A further slowing in growth
Yesterday’s song title was Start me up by the Rolling Stones and it still seems an apt description with the risk‑on tone continuing overnight.
The S&P500 hit another record high (+0.3%), yields rose across the board (US Treasuries +3.7bps), while the US dollar held onto yesterday’s gains. Outperforming was the Pound (+0.9%) on the back of stronger than expected inflation figures which has seen markets pull forward expectations for a Bank of England rate hike to May 2018 from Dec 2018.
In a quiet night for data risk sentiment remained positive. The UN Security Council voted early morning Sydney time to adopt new sanctions against North Korea (major items: a cap on oil imports; bans on the export of textiles; and preventing overseas North Korean workers from remitting funds). The market mostly shrugged off threats by North Korea to inflict the “greatest pain” on the US it has ever suffered, especially given China and Russia agreed to the sanctions.
In FX the biggest mover was the Pound. GBP/USD soared 0.9% to 1.3283 – its highest since September 2016. Stronger than expected inflation data supported with headline inflation spiking to 2.9% y/y, against expectations of 2.8% rise, and equalling the four-year high seen in May. Driving the price increase was clothing and petrol with the weaker pound since Brexit the main culprit. Gaining the markets attention was the core measure which was also stronger than expected at 2.7% y/y (2.5% expected). In response the market has pulled forward expectations of a Bank of England rate hike to May 2018 from Dec 2018, while the market’s assessment of the terminal rate has also risen with one year OIS in five years time up 12.5bps to 1.06%. The move in market pricing now brings it more in line with Governor Carney’s words in August that the first rate hike was not likely until August 2018.
Other currency pairs were more muted. The USD (DXY) held onto yesterday’s gains to be unchanged at 91.912. With risk aversion abating the safe haven currencies fell: Yen (-0.8%) and Swiss Franc (-0.5%), while the Euro rose 0.1%. The Aussie was little moved overnight, down 0.1% to 0.8019.
Across the ditch, the Kiwi outperformed, up 0.5% to 0.7291 on the back of better polling for the incumbent National Party ahead of the election on 23 September. The most recent Newshub poll puts the National Party at 47.3% and Labour at 37.8% which would be just enough for the party to form government in their own right (61 seats in a 121 seat Parliament).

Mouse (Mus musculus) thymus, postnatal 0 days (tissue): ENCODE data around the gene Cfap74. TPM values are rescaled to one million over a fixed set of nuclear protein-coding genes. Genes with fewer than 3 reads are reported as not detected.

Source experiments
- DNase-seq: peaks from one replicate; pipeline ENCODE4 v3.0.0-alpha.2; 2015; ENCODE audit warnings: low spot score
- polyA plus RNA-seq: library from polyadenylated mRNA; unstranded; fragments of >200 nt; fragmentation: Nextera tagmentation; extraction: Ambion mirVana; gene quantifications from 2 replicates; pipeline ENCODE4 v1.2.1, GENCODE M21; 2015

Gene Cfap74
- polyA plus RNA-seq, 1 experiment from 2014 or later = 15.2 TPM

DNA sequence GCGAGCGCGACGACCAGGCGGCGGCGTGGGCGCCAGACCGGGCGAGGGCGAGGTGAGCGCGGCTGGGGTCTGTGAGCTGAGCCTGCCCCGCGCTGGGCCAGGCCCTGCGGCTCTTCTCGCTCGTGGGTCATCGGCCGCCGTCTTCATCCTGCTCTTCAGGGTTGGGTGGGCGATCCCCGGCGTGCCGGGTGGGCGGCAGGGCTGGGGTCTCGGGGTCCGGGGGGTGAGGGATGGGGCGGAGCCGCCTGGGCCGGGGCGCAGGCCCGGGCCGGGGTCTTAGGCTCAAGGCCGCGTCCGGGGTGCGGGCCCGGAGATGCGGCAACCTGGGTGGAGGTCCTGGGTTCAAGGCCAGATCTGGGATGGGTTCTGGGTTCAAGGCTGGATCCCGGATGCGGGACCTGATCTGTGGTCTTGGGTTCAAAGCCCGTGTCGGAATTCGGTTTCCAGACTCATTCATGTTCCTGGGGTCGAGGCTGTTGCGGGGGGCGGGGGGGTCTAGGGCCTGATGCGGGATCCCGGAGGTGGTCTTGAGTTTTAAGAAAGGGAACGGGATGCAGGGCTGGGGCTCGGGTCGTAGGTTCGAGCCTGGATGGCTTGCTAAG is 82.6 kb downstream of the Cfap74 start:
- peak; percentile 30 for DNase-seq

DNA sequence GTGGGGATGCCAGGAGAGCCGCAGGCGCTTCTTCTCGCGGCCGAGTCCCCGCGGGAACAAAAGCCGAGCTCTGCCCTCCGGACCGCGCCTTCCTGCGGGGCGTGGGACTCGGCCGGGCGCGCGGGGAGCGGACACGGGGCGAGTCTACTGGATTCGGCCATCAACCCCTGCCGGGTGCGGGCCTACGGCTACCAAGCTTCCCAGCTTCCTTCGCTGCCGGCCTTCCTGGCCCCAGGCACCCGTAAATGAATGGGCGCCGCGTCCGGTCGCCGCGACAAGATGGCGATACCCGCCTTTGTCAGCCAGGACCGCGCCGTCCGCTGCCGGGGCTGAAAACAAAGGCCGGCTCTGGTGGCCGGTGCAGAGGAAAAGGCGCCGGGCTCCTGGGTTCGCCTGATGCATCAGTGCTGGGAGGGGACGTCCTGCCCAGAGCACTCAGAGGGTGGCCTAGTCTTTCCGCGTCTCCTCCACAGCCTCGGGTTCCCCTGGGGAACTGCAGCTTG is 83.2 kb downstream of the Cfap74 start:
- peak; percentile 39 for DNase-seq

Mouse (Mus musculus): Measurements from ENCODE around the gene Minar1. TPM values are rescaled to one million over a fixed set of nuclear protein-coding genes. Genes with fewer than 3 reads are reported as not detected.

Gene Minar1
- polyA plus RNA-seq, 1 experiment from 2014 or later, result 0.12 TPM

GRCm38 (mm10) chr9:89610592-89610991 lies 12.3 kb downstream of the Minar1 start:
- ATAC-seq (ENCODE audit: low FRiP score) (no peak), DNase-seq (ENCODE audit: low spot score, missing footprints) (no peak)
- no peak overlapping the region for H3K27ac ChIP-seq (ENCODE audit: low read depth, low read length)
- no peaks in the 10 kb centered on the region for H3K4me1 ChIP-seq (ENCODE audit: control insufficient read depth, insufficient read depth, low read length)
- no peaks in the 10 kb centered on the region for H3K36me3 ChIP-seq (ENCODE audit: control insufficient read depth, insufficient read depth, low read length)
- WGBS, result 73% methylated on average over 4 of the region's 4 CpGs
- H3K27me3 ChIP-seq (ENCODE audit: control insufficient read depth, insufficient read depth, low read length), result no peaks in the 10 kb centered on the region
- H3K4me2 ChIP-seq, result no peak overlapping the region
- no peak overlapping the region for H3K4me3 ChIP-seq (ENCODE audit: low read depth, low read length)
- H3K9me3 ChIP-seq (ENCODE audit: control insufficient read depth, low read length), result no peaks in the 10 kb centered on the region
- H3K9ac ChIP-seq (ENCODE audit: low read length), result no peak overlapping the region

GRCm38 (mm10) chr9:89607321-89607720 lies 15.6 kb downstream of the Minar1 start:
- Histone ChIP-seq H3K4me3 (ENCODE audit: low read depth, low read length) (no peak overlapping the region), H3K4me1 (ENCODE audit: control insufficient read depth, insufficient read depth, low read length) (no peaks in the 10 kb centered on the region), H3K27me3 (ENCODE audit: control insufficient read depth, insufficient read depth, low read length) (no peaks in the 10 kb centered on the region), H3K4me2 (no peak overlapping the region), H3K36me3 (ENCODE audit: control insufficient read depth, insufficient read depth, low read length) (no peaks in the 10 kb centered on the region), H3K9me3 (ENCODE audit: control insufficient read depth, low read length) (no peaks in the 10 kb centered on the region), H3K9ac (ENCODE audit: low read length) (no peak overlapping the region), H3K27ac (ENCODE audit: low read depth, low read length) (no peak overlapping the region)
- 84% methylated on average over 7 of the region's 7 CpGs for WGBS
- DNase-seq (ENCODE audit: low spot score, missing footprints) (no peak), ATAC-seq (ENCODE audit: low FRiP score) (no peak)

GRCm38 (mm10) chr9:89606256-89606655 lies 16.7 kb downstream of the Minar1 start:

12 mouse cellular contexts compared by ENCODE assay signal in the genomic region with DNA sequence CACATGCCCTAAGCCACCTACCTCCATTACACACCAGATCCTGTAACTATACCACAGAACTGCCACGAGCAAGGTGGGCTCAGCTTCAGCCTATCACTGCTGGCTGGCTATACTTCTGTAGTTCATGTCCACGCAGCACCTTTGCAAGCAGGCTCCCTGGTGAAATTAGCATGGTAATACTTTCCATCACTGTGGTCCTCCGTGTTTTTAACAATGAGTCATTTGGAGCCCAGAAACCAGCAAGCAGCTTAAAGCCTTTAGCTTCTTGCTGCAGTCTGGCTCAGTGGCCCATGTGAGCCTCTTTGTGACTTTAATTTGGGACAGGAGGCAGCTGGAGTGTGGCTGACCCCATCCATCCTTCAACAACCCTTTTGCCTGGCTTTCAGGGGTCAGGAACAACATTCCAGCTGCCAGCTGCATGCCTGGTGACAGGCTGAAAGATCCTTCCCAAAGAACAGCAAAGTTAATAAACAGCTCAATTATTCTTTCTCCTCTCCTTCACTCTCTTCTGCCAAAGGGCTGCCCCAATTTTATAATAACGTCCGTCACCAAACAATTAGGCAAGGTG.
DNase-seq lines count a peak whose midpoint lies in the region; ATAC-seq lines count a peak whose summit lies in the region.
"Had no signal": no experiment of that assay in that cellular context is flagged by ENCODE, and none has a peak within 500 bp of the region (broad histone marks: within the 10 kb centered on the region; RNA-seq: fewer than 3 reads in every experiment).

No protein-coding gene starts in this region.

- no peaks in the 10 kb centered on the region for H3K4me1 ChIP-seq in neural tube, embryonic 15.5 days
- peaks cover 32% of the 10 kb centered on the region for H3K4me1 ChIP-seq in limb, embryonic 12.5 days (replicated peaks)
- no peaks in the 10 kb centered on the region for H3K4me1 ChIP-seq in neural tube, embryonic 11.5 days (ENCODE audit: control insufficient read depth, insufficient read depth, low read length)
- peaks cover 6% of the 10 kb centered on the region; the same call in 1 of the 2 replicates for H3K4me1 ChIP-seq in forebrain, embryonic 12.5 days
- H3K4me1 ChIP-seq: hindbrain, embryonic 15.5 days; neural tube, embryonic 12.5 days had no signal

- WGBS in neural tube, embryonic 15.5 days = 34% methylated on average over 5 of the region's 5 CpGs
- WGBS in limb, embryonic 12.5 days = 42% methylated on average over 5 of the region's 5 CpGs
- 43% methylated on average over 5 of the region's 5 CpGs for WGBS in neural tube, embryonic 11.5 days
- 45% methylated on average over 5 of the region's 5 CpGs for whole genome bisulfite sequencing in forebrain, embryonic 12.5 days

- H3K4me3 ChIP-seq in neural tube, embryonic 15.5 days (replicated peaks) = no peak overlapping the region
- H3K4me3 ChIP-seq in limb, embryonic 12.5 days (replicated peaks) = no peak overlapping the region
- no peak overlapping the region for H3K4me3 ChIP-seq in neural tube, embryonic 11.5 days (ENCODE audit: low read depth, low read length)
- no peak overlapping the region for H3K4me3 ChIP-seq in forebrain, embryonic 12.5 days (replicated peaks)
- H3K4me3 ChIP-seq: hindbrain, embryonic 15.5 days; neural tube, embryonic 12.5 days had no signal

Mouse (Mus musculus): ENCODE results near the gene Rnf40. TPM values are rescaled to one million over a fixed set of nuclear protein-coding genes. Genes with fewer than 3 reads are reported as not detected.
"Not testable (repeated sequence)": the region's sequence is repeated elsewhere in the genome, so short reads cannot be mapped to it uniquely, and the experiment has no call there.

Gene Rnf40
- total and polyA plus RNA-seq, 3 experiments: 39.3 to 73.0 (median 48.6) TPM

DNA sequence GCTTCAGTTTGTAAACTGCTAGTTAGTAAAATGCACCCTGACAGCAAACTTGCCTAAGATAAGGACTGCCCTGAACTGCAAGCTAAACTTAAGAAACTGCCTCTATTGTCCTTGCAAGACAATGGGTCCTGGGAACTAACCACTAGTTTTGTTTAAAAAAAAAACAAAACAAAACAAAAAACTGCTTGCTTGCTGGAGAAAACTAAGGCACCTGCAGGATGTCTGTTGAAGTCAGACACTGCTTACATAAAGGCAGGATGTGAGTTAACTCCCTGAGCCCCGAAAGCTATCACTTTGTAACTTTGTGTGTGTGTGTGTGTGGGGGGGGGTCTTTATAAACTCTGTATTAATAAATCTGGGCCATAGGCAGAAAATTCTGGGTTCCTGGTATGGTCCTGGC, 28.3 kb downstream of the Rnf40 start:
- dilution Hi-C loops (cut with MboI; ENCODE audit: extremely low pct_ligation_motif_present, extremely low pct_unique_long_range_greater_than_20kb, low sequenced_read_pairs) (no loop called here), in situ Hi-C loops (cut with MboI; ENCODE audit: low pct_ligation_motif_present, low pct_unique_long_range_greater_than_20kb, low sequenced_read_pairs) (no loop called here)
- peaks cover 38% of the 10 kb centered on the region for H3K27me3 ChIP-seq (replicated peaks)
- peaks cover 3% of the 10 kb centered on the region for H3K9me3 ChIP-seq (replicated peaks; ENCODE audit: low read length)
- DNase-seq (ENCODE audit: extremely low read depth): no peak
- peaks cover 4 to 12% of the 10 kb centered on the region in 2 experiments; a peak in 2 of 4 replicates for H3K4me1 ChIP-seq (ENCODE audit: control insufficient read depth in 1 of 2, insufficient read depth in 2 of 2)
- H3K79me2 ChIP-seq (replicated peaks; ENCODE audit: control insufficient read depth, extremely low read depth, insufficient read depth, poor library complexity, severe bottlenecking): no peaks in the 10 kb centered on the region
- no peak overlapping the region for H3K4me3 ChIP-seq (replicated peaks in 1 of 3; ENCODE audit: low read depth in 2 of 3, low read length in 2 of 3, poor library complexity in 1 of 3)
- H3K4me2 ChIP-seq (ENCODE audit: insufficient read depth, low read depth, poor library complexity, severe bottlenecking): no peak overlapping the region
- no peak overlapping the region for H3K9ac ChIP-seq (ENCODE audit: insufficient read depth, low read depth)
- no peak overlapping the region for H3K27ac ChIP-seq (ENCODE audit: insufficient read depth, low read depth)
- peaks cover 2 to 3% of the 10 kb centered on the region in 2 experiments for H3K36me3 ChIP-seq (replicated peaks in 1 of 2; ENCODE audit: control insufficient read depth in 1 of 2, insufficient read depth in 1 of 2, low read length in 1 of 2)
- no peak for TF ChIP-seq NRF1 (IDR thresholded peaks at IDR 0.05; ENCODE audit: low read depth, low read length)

As for yields, the UK CPI data saw Gilts rise 9.0bps to 1.14%. That bled through to other major sovereign bond yields with German Bunds +6.5bps to 0.40% and US Treasuries +3.7bps to 2.17%. As for the Fed, abating concerns around Hurricane damage and reports that the debt ceiling up for negotiation in December could be practically pushed into January due to emergency funding mechanisms has seen the OIS market pricing in a 47% chance of a December rate hike, up from Friday’s 33% chance.
Also supporting yields were comments on US tax reform by Treasury Secretary Mnuchin. He reiterated his confidence in getting tax reform done by the end of the year: “we’re going to get this done” and the administration is “super focused”. However, he also noted that the corporate tax rate is unlikely to be cut to 15% from the current 35%: “I don’t know if we will be able to achieve that, given the budget issues” “But we’re going to get this down to a very competitive level”.
Economic data was sparse but US releases continue to reinforce strength and hint towards an eventual lift in wages growth. The NFIB index rose to 105.3 from 105.2 and above the consensus of 104.8. Hiring plans remain elevated (18 v its average of 11 in 2016), while the % of firms reporting higher worker compensation rose to 28 (it averaged 24 in 2016). The number of job openings also rose to a new all-time high of 6,170k while the quit rate rose a tenth to 2.2%
It’s a quiet day coming up in terms of data. Domestically we get the W-MI Monthly Consumer Confidence index. While normally not market moving, analysts will be paying attention to see whether Consumer Confidence lifts towards Business Confidence. NAB’s recent analysis into Consumer Confidence has found that elevated unemployment and low wages grow can almost fully explain the current subdued level of consumer confidence, while there also appears to be a non-mining/ mining divide (email Tapas.Strickland@nab.com.au if you would like a copy of the report).
Internationally it is quiet. The UK has Unemployment figures (6.30pm AEST), Europe has Industrial Production (7.00pn AEST) while it is all quiet in the US. Germany also has a final version of August CPI which is expected to be unchanged at 1.8% y/y.
The UK Unemployment figures will be the most market sensitive, especially given yesterday’s higher than expected inflation figures. The market looks for an unchanged unemployment rate at 4.4% and employment growth of 150k (3m/3m), up from 125k last month. The wages figures will also garner attention with the market looking for a 2.3% y/y pace, up from 2.1% in July.
Finally, the IEA releases its latest oil market report while UK Chancellor Hammond speaks at a dinner in London.
On global stock markets, the S&P 500 was +0.34%. Bond markets saw US 10-years +3.66bp to 2.17%. In commodities, Brent crude oil +0.80% to $54.27, gold+0.0% to $1,332, iron ore +2.5% to $76.37, steam coal +0.2% to $99.75, met. coal +3.0% to $206.00. AUD is at 0.8021 and the range since yesterday 5pm Sydney time is 0.7998 to 0.8049.
For full analysis, download the report:
For further FX, Interest rate and Commodities information visit nab.com.au/nabfinancialmarkets
© National Australia Bank Limited. ABN 12 004 044 937 AFSL and Australian Credit Licence 230686.